“Autobiography” *

“The Life and Times of Stan Pederson”

Having built and flown model airplanes all my teenage years want­ing to fly the real things was at the top of my list. When the Navy V-5 program opened up I was first in line. I reported to Occidental College as an apprentice seaman on July 2, 1945. After one semester of college life the whole unit was transferred to Cal Tech Pasadena. Again, after one more semester we transferred to Univ. of So. Calif. After this semester the Navy couldn't find any other place to transfer us so they decommis­sioned all V-5 units and we where on our own. A friend (Jack Shea) and I decided to loaf through the summer so we went to Los Angeles City Col­lege.

After somehow squeaking thru that summer with nothing less than a "D" we ended up at NAS Los Alamitos in Sept. 1946 and were promoted to Aviation Cadet. Los Alamitos was fun when we weren't cleaning the barracks (ours), the enlisted barracks, doing KP, washing airplanes, and attending General Quarters in front of the Admin. On Sunday night, we could sit and stare at the fog. It only took six months of this routine to get 12 hours of flying and a UP for solo from my instructor.

Having soloed the Navy paid my way on the Super Chief to a lovely little town in Iowa named Ottumwa. When we arrived we told that an Admiral Name of Holloway invited us to become Midshipmen USN and that if we didn't accept his kind invitation we could go home. So most of us that weren't home sick signed on the dotted line and we were Midship­men for two years. One young man known as Stubby Hines was a little short on stature so they allowed him to remain an AVCAD.

One of my fond memories of Pre-Flight was standing, up to my you know where, in water patrolling the city streets and rousting drunks out of the bars during the flood of 1947.

Again as was becoming stand practice NAS Ottumwa was closed and we finished Pre-Flight at Pensacola. Finally in June of 1947 I am to begin Basic Flight training at Corpus Christi, Tex. We lived at Mainside but flew out of Cabaniss Field. Upon soloing the SNJ, I decide to chase cattle on the King Ranch like everybody else. There was only one problem--an Instructor caught me. I figured that was the end of my Naval career but I only got a good chewing out and a pink slip.

As usual they closed Corpus at the end of Basic and we finished training in the Pensacola area. The fields were Corry (instruments) and Saufley for formation, gunnery, and Carrier Qual. Everything went pretty well until my day on the USS Wright. I was given six waveoffs in a row for fouled decks. It got so bad that a visiting Con­gressman on the bridge ask the Skipper if they were going to shoot me down. I got the next six cuts.

Off to Corpus once again to Advance Training. Rick Cotton and I took to the SNB like a duck takes to water. With one exception, I came very close to getting a down on my check ride. The damn land­ing gear warning horn kept blowing when every time I reduced the throttle on final approach. The only thing that would stop it was advancing the throttle. Luckily I finally came to before sliding on to the runway.

Next we tried our luck at PBMs. What a funny machine, a boat with wings. It sort of flew like a boat--wallowed more than flew. Climbed at 90 knots, glided at 90 knots, and cruised at a mighty 135 knots when you got the weight down. Our highlight was an overnight NavigatIon flight to Cuba and a return to Corpus with bombays full of rum and other good things.

Five of us received our wings on October 12, 1948. Rick Cotton, Don Day, Earl Rogers, Rocky Rockwell, D. Will­iams and yours truly [Stan Pederson].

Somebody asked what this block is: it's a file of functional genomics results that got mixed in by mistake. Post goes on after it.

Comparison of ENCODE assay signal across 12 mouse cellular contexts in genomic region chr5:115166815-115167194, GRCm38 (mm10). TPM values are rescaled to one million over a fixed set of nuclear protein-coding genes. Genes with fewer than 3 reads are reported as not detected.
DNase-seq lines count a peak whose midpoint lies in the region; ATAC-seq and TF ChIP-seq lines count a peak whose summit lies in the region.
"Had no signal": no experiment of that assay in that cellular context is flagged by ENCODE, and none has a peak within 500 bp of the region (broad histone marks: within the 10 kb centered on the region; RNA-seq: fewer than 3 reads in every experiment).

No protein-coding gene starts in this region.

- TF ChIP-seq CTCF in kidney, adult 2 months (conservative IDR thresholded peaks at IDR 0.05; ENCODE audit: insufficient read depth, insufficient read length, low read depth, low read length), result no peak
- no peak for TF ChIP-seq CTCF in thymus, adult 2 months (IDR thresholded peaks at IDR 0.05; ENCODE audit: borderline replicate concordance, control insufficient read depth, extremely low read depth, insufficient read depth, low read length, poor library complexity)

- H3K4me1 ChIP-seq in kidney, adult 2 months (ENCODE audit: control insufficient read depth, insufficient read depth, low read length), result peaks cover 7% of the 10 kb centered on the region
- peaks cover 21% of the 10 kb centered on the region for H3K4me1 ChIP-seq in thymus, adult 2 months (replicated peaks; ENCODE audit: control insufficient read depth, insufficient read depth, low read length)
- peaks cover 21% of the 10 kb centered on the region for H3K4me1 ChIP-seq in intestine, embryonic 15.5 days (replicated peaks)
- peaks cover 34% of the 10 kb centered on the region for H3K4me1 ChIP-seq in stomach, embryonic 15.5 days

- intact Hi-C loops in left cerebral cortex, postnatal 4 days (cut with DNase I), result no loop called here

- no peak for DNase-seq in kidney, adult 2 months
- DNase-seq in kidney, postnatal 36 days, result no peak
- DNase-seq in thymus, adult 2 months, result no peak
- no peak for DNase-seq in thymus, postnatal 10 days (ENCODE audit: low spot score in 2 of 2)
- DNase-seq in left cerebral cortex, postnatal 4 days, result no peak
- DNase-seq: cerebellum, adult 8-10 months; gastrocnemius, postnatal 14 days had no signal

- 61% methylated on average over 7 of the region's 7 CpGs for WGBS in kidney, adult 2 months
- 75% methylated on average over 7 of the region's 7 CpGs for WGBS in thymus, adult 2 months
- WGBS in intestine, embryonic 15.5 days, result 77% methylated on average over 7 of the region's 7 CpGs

Don Day and I received orders to FAETU PAC in San Diego to learn how to be good ASW officers. At completion of that training we further assigned to VP-41 based in Tsingtao China.

In 1948 there was a song playing that became my favorite. It was "On A Slow Boat To China" We flew via Mars to Hawaii, Troop Carrier Command C-54 to Shanghai and an Admiral’s R5D to Tsingtao. When we boarded the Pine Island, a seaplane tender, the Exec. didn't know what to do with us. Finally a Warrant Officer determined we ranked below him, but we deserved to be berthed in Officers' Country.

VP-892 PBM-5 Modex SE-4My introduction to squadron life was a buoy watch that lasted three days due to bad weather. Man was I sick and it was really cold as it was mid February.

As usually happened in my career, after a month the squadron was scheduled back to the States and decommissioning. This was good this time, as my future bride, Audrey Morrison, had our wed­ding all planned for my return. However when we reached Saipan the Skipper of VP-46 said he was short of junior officers. Our Skip­per swore Don and I in as Ensigns transferred us and I went back to Tsingtao. Boy, was Audrey Mad!

In August I finally got home and we were married on Aug. 19, 1949. On June 24 1950 Don and I where separated from active duty. The next morning we were asked to come back for the sum­mer to train called up Reservists. We helped Form an OUT and trained two squadrons in the use of PBMs.

Three years later, after tours in VP-892 and ATU-10 at Corpus, I came to my senses and left the Navy and joined American Air­lines. I flew copilot on CV-240s for six months and was furloughed. In need of money I joined the reserves and served in VR and VP for the next ten years.

In the ensuing years Audrey and I raised a family of two girls and a boy. We had thirty two happy years with American and were based in Dallas and Los Angeles.

Earl & Dixie Rogers, Stan & Audrey Pederson, and their Cessna 180 in AlaskaWe currently live in Winchester Ca. On an airstrip off which we fly our Cessna 180. On days when we aren't flying or mow­ing the South Forty we play golf. This along with a little trav­eling is what our future is about.

Stan Pederson

* Pederson, Stan, FMA West Coast Reunion 2002; © 2002.


Pensacola Preflight Class 26-47